(Jan. 29, 1933-May 4, 2007). An abstract artist, Engron was born in Indianapolis to Reuben and Hattie Starks and attended the Indianapolis Public Schools. After suffering injuries while working at the U.S. Postal Service, she decided to attend the Herron School Of Art. She graduated in 1984, at the age of 42.

Engron was one of a few Black abstract expressionist artists working at the end of the 20th century. Although she worked in the same vein as such world-renowned artists as Jackson Pollock, known for his “drip technique” of pouring paint onto a horizontal surface, she created her own style that focused on color and the creative process. She often poured ink onto the canvas and tipped the canvas so the ink would roll around to create drips and runs of black or colored ink. She would then use the ink drips as the pattern for her abstract painting.

Early in her practice, Engron did some work on foil to reflect light. She, however, primarily painted with oil on canvas. Along with using dynamic colors, she played with multiple brushstroke textures in her artwork. Inspired by organic forms and patterns found in nature, her paintings feature floral abstractions, nudes, and traditional geometric abstraction.

Mae Engron, Mystic Bird, 1988
Credit: Smithsonian American Art Museum, Gift of Louis and Annette Kaufman

Though she worked primarily in abstract images, Engron also produced some figurative paintings. In this mode, she became part of the worldwide neo-Expressionist artistic movement of the 1970s and 1980s. These neo-Expressionists abandoned pure abstractionism and returned to portraying the human body and other recognizable objects but rejected traditional standards of art composition.

After graduating from Herron, Engron collaborated with some other local women artists. In 1987, Engron and Lois Main Templeton presented an exhibition of their abstract work at the First Indianapolis Business Center. The two women, both Herron alumnae who started their studies at a nontraditional age, forged a lifelong friendship. Engron also worked with Alice Usher, well-known locally for her portrait busts of children and for several commissions for the Episcopal Diocese of Indianapolis, in an exhibition in 1990.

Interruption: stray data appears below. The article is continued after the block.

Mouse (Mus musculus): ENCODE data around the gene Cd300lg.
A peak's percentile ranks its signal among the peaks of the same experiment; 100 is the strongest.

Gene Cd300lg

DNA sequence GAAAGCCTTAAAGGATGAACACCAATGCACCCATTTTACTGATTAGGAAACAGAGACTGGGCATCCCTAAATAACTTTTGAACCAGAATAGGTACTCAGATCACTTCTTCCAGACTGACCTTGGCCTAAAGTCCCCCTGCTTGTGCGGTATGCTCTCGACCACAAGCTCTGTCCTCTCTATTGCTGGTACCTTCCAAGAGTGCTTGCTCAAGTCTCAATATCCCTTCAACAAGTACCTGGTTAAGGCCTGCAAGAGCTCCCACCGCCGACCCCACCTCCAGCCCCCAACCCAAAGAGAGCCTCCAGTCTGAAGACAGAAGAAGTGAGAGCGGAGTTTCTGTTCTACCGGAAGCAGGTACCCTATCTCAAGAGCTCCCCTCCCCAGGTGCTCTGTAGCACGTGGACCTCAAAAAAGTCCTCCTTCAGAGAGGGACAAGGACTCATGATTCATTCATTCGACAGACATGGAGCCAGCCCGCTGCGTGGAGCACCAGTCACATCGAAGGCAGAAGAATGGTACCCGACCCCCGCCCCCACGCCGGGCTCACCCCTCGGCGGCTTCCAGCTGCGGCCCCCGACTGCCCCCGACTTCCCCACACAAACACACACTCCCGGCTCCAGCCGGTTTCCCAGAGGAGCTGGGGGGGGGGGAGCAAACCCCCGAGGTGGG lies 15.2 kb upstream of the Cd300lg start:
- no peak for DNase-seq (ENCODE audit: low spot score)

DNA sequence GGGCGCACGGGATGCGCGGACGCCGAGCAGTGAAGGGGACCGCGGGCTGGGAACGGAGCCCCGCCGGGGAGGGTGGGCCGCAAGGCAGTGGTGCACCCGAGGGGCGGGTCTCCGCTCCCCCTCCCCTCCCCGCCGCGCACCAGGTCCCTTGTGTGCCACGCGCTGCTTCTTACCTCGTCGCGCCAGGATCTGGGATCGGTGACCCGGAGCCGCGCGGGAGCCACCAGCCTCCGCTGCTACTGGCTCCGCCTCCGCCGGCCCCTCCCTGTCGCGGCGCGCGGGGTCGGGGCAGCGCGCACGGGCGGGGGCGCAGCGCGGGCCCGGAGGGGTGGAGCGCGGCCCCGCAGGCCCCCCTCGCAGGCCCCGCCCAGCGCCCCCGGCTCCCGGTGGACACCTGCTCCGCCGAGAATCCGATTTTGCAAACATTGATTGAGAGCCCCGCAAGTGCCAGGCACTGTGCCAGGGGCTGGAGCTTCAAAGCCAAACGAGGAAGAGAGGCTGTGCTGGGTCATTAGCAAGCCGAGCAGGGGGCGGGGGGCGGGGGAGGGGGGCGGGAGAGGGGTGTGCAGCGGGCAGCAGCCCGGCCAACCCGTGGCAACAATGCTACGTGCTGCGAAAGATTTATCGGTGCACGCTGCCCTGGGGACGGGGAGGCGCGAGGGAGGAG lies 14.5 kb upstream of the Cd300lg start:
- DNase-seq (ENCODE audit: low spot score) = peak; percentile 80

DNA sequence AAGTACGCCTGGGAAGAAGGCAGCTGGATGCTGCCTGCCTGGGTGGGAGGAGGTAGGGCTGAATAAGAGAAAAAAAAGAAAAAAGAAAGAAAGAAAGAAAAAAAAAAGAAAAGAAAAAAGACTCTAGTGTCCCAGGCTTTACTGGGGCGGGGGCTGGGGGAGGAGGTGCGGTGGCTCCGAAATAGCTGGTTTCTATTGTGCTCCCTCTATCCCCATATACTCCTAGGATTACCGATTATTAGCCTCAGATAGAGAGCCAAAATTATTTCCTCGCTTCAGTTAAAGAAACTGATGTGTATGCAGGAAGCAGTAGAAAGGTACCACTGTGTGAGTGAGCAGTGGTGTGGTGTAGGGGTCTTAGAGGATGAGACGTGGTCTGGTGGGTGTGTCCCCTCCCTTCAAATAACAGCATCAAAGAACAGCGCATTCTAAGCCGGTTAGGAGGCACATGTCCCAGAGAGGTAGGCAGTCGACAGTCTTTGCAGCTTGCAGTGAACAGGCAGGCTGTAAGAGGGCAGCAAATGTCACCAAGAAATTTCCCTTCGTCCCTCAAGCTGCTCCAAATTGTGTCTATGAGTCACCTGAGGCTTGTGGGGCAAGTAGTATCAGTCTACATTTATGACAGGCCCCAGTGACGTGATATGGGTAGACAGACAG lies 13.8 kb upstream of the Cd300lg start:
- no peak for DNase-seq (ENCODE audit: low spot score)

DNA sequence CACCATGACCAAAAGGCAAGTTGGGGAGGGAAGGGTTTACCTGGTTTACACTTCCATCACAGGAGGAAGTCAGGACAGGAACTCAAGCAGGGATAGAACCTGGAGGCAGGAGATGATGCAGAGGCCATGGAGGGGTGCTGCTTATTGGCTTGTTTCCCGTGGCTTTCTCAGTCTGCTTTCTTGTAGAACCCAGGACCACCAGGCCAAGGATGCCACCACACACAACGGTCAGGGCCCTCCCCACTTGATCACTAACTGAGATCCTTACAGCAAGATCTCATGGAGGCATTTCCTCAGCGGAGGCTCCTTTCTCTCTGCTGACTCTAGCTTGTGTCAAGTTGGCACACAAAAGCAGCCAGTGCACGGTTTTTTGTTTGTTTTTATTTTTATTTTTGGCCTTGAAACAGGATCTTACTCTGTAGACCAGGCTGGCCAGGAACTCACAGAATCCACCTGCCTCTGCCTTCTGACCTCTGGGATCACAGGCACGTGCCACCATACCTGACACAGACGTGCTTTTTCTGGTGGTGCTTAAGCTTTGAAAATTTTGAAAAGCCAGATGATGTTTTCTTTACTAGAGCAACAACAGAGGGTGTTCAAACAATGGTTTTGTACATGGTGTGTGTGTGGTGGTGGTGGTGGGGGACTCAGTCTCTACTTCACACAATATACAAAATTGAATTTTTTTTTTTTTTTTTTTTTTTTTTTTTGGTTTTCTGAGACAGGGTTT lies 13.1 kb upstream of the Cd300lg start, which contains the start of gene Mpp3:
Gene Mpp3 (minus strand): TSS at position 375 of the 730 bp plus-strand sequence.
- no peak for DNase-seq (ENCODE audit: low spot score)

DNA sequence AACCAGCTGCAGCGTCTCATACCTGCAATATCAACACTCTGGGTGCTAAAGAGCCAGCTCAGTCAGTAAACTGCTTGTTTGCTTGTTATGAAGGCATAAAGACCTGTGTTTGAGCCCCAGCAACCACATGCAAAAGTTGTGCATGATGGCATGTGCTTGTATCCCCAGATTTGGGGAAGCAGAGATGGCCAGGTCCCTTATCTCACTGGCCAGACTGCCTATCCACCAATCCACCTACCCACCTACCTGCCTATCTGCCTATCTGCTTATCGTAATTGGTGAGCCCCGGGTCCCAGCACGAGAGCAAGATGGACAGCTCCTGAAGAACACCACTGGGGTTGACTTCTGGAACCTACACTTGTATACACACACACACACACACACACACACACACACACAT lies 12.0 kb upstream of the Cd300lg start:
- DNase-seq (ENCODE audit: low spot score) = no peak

Engron was one of two Black artists included in Herron’s Welcome Back alumni show at the Herron School of Art in 1988. Then-Herron Gallery director Robert Roman focused his efforts on exhibiting important contemporary art at Herron that was breaking new ground. Welcome Back featured the works of 20 nationally acclaimed artists, all of whom shared connections to Indiana. The exhibit included the works of David Smith, Robert Indiana, Bruce Nauman, and Herron alumni Garo Z. Antreasian and Robert Berkshire. Engron’s inclusion in the exhibit placed her in company with artists with national reputations. Later that year, Herron showcased Engron’s work in another group exhibition. This event featured Engron and nine other mid-career artists, including Indianapolis photographer Carl Robert Pope.

Notably, in 1991, the Gallery Tanner in Los Angele displayed Engron’s works in There But for the Grace: A Tribute to Pathfinders and Visionaries. The exhibit featured national artists considered groundbreaking abstractionists. It situated Engron as a seminal figure in abstraction and one of few Black women painters who focused exclusively in pure abstraction. Along with such artists as Alma Thomas, nationally recognized with works in the permanent collection of the Metropolitan Museum of Art in New York City, Engron stands out as a Black woman who found success working in the genre.

The Smithsonian Museum of American Art, the Indiana State Museum, Fine Arts Department, the Fort Wayne Museum of Art, and private collections throughout the U.S. and Germany hold Engron’s paintings.

The exhibition of Engron’s work continues posthumously. Gallery Quotidian in Los Angeles exhibited a retrospective of her paintings in 2016.

Revised September 2022
 

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